I saw a post on the Internet by an “expert” who said you shouldn’t make “unnecessary” black and white photos. I am pretty sure that I lost brain cells just by reading that sentence. It generated several questions for me:
1. What constitutes “unnecessary” black & white?
2. Who gets to decide what’s “unnecessary?”
3. Why should anyone care whether or not I (or you) decide to shoot black and white?
4. What’s next? Unnecessary color?
Of course I’m writing this a bit tongue in cheek, but I do find the whole conversation to be misplaced.
Perhaps the “expert” involved meant to say, “Some subjects look better in color.” If that’s what they meant, then I agree. A sunrise or sunset often looks much better in color. Pictures of unicorns spreading multi-colored fairy dust must look better in color. But here’s a newsflash…
Throughout its first 100 years photography has been all about the black & white image. While early versions of color photography were around during that period, color photography didn’t become possible in an affordable mass market way until 1935. It wasn’t until the mid 1950s that it really started to take hold. That’s when color snapshots (photos made by consumers using consumer cameras) became popular. So in reality, black and white was the norm until 70 years ago.
Even when color processes were available, the serious photo community didn’t know what to think of color. Harold Baquet said, “The less is more thing. Sometimes the color distracts from the essential subject. Sometimes, just light, line and form is enough, and it allows you to explore the sculptural qualities of that third dimension, that illusional dimension of depth.”
Ansel Adams also felt that color could be distracting, and could therefore divert the artist’s attention away from creating a photograph to his full potential. Adams even claimed that he could get “a far greater sense of ‘color’ through a well-planned and executed black-and-white image than [he had] ever achieved with color photography.”
While almost everyone reading this has lived in a world where color photography is taken for granted, I am old enough that I remember it being a big deal. Heck, I remember my dad bringing home our first color television and replacing the black & white TV in the living room with the fancy color TV! (Yes young people there were televisions that only delivered black and white broadcasts. I know it’s impossible for you to conceive but there was even a time on this planet when we didn’t have Facebook. But that’s another post.)
The first ten years of my photographic career were spent shooting almost exclusively in black and white. My first published photograph was made using Kodak Tri-X 400 – a black and white film. My first job shooting motor sports lasted six years and during that time I shot 100% black and white film. Yep, people paid for those pictures. Try to wrap your mind around the fact that color processing and printing was much harder to find and cost a great deal more. That alone pushed people to black and white.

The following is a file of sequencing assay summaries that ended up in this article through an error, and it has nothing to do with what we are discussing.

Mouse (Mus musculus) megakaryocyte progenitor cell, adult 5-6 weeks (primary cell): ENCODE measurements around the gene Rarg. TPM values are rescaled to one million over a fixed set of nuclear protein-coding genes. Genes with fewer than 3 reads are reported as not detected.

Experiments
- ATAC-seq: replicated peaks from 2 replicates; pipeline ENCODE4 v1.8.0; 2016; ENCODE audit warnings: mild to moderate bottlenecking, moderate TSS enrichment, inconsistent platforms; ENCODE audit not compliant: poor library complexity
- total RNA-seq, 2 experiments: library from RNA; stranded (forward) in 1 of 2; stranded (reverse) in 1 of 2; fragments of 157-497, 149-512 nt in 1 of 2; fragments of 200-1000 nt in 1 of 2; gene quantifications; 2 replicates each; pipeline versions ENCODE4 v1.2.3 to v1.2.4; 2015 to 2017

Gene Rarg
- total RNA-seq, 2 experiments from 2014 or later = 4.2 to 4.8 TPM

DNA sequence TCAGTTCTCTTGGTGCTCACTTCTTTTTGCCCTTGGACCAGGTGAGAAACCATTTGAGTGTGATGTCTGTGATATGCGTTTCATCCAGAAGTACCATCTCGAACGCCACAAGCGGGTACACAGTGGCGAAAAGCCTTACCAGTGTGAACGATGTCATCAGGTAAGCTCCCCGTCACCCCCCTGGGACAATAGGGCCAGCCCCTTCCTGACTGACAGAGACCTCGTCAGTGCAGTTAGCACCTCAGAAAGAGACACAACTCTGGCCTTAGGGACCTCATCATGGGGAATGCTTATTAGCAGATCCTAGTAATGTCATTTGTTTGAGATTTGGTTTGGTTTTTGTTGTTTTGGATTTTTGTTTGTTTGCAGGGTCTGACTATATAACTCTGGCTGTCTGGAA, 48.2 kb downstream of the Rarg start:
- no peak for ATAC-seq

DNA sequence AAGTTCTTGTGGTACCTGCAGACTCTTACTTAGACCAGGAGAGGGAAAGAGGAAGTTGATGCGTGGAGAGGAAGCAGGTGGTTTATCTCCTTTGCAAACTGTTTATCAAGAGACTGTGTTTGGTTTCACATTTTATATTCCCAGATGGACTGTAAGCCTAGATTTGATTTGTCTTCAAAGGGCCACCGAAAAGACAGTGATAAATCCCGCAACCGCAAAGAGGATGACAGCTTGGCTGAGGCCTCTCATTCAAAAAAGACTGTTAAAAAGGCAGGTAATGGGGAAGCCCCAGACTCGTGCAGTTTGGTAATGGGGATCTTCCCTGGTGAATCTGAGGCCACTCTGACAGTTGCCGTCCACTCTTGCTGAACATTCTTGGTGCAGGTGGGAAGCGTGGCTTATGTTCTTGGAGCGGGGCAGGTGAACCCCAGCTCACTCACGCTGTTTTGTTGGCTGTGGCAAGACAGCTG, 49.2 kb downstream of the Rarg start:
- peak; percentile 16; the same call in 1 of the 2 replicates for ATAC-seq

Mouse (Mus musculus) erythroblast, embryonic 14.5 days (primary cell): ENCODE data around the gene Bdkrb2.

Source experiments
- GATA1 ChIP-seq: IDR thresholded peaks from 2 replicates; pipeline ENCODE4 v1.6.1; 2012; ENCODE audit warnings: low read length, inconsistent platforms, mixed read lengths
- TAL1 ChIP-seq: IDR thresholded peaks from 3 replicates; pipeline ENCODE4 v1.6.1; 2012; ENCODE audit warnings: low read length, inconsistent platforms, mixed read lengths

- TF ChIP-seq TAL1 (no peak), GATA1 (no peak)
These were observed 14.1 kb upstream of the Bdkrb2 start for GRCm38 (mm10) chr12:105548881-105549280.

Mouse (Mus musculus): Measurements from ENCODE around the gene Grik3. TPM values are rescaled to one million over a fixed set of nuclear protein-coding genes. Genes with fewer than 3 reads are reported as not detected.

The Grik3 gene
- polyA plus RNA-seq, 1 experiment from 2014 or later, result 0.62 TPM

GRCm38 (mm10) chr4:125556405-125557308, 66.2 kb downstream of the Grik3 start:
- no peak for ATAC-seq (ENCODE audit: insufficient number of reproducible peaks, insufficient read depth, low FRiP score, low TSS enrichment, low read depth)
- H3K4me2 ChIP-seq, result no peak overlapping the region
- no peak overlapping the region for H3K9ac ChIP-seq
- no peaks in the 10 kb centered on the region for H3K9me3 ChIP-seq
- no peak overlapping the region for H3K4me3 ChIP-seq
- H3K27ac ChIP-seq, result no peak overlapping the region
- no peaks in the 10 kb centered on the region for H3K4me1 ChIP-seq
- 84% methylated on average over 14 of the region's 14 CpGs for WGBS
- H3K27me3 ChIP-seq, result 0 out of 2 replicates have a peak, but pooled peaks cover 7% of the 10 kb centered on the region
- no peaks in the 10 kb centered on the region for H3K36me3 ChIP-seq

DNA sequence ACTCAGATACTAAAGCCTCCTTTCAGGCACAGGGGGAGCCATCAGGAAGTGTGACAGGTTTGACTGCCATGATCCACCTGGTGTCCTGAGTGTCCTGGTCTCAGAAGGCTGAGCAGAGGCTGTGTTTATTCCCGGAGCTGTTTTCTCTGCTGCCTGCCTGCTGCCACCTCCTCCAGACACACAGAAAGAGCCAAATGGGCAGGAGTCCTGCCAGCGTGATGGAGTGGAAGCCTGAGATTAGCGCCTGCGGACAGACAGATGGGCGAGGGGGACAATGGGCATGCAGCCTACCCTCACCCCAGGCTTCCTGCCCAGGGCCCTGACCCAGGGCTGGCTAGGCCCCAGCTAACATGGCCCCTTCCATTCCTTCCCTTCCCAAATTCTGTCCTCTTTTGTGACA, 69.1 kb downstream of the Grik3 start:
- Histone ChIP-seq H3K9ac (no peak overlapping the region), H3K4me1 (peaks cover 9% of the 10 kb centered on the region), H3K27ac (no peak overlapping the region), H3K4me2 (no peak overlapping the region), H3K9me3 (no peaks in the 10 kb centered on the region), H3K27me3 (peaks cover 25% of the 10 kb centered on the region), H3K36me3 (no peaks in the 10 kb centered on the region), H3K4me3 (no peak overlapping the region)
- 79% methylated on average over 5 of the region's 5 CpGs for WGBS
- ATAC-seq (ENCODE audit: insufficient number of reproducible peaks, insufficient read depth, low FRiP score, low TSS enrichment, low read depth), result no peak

While our digital cameras today can deliver color or black and white images (both in camera and in post) we used to have to make a decision. We’d start a roll of black and white and then if we wanted color for a particular shot, we’d either have to rewind and waste film to switch cartridges or bite the bullet and go with what we started with. One of the reasons cameras like the Hasselblad 501C became popular among pros was that you could load multiple film backs and switch them out shot-by-shot. But even then, the default for a very long time was start with black and white.
So bringing this back around to the “unnecessary” black and white comment. I personally do not believe there is any such thing. To put a finer point on it, shooting photos which are monochromatic is normal. And these days, so is shooting in color.
My feeling is that most people who have grown up using color processes simply don’t have the training to get the most out of black and white, so they dismiss it as inferior. Just as they do now HDR, or any other process they don’t yet understand.
For me photography is about the final image, not how you made it. If you want to shoot black and white or color or both go for it. Don’t worry about the cool kids questioning your use of black and white or anything else. As I’ve said before, 100 years from now when we’re all dead, nobody will care how you did it. If your photos survive and people are talking about them, it will be because you captured something so special that generations later, it triggered an emotional response from the viewer. And the last thing that is going to come out of their mouth at that point is, “I wonder if this was shot using Tri-X?”
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